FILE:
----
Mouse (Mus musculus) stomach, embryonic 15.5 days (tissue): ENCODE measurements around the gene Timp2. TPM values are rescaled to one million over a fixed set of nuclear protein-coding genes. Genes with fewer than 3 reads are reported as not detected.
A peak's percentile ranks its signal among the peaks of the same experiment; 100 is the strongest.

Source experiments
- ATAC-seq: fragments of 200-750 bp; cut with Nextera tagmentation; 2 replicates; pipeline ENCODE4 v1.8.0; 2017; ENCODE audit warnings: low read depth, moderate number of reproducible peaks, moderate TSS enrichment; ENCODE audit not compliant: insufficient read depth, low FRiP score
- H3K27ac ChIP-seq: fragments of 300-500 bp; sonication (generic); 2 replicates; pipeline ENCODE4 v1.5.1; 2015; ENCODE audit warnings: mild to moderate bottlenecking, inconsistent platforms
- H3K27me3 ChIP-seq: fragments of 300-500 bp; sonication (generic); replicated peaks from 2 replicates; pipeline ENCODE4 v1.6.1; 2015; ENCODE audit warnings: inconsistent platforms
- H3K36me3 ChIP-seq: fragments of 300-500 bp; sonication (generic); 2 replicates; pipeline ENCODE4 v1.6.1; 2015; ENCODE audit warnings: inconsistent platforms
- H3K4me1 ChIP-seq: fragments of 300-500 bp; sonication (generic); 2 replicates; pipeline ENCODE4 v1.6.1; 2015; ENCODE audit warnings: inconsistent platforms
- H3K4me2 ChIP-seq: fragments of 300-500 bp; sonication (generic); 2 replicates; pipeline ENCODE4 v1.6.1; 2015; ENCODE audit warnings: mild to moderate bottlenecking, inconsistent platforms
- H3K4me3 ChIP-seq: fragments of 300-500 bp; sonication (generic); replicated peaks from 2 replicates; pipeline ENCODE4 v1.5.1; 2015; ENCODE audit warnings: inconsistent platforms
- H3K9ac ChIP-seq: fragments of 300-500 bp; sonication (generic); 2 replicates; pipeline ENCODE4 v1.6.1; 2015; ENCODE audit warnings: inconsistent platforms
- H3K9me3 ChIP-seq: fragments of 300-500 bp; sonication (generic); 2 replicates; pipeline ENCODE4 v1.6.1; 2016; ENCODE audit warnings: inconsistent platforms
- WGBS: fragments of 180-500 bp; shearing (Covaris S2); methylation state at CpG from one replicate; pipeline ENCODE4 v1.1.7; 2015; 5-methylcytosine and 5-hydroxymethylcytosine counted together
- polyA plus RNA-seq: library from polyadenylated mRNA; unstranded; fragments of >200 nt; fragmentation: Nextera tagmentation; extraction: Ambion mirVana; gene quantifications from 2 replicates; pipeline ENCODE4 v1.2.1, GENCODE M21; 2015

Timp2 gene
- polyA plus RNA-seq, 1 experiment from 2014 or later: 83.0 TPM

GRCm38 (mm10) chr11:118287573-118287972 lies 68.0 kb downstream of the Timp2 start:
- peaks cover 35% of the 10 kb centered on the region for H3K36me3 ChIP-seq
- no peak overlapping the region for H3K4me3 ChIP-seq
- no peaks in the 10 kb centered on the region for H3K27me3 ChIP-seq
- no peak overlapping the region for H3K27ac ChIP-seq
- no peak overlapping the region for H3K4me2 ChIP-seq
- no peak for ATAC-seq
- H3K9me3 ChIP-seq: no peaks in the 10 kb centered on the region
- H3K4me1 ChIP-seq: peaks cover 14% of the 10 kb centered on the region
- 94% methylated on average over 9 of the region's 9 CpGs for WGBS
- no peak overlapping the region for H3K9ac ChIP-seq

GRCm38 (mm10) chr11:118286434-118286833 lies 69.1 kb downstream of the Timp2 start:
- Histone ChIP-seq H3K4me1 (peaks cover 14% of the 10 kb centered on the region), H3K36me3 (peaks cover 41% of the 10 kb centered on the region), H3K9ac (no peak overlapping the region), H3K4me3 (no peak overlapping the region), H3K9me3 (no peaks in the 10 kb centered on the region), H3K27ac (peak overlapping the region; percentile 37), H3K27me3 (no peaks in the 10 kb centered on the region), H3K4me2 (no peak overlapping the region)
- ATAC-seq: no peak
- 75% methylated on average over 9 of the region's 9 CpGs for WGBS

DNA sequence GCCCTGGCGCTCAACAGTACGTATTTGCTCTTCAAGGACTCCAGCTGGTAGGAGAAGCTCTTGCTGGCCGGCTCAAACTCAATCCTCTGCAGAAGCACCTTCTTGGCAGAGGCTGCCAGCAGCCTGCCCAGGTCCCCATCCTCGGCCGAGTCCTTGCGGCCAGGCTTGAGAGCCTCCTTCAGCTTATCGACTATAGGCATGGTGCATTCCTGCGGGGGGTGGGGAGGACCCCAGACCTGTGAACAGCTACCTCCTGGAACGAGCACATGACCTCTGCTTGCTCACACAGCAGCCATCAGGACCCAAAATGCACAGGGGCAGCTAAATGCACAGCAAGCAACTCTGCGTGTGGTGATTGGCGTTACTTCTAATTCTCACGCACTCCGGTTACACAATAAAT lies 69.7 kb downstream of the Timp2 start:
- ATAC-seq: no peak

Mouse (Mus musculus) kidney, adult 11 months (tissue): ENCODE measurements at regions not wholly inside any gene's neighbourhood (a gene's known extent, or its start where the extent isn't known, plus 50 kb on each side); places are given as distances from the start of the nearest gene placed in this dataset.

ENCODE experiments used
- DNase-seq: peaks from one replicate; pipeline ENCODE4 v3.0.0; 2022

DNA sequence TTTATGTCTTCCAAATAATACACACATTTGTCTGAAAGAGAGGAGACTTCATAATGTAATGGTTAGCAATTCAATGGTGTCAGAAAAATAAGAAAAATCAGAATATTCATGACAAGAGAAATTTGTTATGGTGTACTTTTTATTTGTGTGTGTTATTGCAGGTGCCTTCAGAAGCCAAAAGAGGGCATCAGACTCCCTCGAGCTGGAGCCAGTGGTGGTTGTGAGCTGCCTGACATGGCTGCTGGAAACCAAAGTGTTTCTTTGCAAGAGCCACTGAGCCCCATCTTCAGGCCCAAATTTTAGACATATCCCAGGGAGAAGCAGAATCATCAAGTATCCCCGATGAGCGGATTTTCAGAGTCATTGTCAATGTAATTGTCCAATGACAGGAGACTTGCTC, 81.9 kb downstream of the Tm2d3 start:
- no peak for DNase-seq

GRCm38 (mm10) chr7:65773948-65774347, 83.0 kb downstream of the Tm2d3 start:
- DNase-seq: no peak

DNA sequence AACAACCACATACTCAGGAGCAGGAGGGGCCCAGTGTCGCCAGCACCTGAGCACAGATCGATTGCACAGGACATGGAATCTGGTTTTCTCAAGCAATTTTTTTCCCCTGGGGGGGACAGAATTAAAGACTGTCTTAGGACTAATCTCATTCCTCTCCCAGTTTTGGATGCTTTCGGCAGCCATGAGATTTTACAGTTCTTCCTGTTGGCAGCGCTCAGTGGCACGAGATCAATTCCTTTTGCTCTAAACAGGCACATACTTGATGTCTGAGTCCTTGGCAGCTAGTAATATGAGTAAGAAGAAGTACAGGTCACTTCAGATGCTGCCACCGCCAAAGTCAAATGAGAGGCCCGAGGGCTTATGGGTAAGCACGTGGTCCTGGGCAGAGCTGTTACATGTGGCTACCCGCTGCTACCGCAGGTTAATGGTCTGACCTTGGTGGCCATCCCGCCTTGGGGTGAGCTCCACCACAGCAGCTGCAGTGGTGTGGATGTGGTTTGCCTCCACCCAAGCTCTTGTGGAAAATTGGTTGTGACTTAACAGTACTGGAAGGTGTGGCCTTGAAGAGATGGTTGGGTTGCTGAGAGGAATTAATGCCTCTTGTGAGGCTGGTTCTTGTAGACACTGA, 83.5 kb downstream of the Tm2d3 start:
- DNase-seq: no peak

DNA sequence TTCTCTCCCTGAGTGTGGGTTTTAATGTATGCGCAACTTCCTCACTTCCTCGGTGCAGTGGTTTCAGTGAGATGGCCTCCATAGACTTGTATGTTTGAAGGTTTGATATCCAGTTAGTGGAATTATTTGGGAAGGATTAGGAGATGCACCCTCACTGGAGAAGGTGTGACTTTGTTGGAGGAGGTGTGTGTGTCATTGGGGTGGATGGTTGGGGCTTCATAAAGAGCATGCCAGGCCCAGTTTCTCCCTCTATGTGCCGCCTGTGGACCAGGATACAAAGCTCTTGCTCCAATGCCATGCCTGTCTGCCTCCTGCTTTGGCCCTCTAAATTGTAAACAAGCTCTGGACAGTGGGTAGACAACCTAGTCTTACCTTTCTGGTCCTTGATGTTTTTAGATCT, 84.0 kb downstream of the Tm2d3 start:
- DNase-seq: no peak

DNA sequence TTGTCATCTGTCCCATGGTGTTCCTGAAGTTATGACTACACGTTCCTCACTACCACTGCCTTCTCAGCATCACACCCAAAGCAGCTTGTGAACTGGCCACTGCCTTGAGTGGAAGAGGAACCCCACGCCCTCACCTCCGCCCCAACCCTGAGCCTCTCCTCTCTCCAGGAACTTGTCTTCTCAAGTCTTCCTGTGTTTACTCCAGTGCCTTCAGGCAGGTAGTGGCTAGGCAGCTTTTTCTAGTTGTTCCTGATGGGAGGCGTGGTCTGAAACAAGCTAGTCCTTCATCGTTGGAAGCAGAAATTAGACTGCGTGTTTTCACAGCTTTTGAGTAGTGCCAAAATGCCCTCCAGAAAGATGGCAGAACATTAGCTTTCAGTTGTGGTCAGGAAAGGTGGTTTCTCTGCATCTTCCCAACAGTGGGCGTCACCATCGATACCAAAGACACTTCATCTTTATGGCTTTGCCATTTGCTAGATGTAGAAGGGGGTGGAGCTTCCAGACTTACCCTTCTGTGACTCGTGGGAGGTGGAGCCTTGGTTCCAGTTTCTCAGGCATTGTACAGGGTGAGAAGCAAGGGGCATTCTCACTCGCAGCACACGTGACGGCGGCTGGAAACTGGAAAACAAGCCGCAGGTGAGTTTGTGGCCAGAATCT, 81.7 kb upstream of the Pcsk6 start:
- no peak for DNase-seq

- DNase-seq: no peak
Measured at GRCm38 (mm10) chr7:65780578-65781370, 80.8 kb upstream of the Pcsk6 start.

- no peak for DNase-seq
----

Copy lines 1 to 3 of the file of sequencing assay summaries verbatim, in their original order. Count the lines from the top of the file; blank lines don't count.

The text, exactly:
Mouse (Mus musculus) stomach, embryonic 15.5 days (tissue): ENCODE measurements around the gene Timp2. TPM values are rescaled to one million over a fixed set of nuclear protein-coding genes. Genes with fewer than 3 reads are reported as not detected.
A peak's percentile ranks its signal among the peaks of the same experiment; 100 is the strongest.

Source experiments